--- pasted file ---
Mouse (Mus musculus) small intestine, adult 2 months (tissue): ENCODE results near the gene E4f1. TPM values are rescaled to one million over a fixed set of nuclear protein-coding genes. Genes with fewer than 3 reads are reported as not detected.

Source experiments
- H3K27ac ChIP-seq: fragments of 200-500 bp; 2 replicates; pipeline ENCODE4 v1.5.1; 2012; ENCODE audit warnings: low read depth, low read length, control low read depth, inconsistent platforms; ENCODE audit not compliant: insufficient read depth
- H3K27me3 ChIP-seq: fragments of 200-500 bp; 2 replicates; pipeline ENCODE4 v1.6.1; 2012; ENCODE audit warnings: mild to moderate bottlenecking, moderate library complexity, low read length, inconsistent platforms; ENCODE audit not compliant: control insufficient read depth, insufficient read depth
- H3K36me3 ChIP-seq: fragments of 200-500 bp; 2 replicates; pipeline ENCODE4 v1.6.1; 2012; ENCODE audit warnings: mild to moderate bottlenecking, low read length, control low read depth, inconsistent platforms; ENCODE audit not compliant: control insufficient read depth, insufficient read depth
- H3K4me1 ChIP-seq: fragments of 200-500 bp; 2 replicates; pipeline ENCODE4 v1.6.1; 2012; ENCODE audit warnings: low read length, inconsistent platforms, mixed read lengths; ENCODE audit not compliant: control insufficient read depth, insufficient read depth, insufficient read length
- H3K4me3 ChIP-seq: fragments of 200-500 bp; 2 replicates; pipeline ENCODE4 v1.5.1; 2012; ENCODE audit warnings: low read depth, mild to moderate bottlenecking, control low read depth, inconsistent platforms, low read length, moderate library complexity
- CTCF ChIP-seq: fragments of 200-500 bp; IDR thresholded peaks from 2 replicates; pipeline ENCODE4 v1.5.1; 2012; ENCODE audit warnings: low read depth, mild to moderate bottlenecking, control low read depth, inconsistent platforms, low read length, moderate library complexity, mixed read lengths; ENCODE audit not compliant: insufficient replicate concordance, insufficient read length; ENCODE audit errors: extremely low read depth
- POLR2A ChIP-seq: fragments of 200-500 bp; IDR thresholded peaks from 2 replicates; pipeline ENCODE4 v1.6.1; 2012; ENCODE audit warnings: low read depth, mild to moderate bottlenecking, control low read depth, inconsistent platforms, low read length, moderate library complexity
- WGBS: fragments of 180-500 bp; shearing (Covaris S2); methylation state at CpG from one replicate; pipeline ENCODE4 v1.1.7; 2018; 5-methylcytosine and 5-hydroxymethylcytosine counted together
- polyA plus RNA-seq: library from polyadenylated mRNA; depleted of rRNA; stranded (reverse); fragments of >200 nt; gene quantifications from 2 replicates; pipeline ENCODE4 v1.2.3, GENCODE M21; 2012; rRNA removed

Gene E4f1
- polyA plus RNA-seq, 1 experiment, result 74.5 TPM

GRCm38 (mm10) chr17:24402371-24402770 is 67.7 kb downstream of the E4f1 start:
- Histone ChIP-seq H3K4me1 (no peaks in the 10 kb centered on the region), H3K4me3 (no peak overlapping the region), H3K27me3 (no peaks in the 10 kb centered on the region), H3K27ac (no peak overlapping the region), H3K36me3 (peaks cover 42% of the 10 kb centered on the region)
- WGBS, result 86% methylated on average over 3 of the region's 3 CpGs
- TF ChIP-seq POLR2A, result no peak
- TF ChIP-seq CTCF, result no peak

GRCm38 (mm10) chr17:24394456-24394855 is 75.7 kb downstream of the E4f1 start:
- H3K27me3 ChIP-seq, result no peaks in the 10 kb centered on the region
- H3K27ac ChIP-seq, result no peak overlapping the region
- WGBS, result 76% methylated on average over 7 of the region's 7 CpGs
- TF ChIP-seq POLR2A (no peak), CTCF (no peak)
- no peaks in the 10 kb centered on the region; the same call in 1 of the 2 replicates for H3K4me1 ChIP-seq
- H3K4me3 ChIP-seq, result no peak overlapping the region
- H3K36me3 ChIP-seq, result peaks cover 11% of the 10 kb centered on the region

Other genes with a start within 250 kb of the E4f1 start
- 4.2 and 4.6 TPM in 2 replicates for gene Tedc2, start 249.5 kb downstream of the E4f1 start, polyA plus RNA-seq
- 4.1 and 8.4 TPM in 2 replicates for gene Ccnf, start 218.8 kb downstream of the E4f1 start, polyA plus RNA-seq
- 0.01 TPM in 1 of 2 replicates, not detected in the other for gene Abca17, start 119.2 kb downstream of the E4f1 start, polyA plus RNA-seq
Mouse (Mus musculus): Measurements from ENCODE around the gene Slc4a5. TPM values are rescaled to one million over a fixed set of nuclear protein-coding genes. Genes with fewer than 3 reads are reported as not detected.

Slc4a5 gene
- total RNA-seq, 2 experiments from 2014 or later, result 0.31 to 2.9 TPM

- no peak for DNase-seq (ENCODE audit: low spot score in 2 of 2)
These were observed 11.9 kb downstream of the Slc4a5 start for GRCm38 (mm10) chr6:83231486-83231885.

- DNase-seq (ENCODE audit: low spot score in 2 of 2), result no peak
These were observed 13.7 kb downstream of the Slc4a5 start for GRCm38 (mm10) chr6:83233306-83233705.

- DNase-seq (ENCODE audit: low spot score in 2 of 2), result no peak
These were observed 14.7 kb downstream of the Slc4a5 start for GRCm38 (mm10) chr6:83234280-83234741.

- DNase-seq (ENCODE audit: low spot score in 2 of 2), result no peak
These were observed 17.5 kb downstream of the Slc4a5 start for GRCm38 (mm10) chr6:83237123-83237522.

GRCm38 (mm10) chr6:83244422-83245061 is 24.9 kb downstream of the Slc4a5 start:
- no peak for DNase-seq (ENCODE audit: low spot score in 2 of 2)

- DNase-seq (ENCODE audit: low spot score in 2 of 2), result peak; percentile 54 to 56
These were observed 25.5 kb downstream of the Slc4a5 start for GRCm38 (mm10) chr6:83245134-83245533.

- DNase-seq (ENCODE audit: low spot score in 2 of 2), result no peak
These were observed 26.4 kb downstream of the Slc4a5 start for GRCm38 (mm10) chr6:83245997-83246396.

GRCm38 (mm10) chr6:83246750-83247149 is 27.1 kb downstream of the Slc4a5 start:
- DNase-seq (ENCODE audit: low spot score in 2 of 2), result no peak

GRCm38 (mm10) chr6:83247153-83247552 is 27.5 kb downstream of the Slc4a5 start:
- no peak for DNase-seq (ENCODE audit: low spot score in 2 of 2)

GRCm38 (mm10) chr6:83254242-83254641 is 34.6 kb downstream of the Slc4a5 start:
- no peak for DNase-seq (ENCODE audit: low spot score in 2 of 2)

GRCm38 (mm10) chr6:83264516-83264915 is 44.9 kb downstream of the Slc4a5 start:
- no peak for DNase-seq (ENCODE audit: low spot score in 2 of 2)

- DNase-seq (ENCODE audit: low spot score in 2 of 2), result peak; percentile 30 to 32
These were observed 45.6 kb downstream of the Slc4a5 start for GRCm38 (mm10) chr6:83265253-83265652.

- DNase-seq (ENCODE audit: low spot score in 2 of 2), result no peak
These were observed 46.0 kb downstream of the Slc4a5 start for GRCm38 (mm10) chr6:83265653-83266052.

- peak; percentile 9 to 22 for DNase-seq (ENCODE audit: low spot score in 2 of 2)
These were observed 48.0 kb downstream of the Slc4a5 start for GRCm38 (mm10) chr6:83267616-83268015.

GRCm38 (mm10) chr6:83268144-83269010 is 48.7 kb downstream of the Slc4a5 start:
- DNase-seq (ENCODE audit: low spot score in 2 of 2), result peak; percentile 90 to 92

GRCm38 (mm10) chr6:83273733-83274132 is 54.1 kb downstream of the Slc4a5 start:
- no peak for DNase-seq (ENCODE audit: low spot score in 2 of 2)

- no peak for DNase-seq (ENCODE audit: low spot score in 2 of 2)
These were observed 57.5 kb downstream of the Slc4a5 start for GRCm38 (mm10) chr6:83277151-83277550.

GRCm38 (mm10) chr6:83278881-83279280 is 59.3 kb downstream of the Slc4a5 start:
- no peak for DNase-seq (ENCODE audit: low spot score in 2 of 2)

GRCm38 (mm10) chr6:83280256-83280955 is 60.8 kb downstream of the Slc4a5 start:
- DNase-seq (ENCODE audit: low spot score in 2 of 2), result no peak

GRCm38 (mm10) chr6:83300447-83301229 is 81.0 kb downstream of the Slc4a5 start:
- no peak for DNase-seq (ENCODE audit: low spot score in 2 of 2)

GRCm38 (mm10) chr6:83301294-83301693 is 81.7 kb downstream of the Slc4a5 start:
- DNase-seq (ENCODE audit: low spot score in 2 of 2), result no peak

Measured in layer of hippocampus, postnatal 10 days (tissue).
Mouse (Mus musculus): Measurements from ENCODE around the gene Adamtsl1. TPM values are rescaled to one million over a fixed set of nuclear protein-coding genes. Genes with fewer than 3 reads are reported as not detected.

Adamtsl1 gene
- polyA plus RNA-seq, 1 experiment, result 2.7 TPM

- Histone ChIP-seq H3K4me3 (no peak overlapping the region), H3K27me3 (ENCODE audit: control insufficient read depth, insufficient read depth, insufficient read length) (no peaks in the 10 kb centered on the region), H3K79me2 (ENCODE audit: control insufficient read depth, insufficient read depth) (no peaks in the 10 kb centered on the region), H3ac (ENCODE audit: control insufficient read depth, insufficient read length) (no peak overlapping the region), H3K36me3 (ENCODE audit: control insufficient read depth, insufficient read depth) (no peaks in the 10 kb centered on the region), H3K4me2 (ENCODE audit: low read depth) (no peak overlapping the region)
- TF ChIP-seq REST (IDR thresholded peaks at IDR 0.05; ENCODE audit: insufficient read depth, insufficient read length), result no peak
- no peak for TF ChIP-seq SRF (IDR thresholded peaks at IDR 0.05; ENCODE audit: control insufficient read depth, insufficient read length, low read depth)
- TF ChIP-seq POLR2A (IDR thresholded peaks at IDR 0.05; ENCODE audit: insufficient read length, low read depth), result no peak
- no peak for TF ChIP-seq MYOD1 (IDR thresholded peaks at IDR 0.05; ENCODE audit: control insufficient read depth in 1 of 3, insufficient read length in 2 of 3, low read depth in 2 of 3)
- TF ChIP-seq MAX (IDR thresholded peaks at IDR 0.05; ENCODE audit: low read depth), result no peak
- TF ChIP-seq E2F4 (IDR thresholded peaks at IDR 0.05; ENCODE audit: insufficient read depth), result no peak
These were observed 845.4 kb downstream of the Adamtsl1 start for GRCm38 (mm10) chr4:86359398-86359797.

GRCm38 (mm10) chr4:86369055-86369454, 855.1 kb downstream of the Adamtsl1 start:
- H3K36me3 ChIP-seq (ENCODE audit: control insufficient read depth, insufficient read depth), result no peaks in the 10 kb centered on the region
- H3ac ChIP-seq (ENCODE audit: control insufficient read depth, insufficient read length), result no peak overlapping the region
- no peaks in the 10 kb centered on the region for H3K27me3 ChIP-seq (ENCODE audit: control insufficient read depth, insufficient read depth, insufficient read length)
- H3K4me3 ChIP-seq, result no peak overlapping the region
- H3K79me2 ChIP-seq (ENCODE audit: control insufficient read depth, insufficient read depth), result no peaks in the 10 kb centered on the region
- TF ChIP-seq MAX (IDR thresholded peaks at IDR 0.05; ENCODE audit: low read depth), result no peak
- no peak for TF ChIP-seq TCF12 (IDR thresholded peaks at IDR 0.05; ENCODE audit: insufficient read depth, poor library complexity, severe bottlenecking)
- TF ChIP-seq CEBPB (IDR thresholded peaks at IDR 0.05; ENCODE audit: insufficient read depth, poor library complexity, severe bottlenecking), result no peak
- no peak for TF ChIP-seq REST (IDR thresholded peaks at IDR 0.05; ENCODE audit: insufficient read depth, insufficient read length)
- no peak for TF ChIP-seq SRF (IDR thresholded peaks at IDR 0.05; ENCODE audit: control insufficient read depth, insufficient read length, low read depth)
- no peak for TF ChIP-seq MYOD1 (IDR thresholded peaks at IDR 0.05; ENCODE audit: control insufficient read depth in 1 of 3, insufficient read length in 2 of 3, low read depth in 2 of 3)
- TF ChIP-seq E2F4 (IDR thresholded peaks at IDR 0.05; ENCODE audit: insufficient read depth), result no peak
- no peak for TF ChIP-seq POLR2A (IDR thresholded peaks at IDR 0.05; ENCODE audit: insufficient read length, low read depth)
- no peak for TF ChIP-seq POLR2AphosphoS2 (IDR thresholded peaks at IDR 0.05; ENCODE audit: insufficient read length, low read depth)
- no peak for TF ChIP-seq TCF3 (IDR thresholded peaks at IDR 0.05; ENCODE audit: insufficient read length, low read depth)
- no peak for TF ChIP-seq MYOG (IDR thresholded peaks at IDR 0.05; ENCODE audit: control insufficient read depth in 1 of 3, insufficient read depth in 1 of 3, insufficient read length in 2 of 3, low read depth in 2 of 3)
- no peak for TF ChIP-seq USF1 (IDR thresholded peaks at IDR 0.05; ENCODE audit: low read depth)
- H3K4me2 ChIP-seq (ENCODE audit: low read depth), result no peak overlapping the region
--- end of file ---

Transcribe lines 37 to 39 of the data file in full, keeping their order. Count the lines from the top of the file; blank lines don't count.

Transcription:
These were observed 13.7 kb downstream of the Slc4a5 start for GRCm38 (mm10) chr6:83233306-83233705.

- DNase-seq (ENCODE audit: low spot score in 2 of 2), result no peak
These were observed 14.7 kb downstream of the Slc4a5 start for GRCm38 (mm10) chr6:83234280-83234741.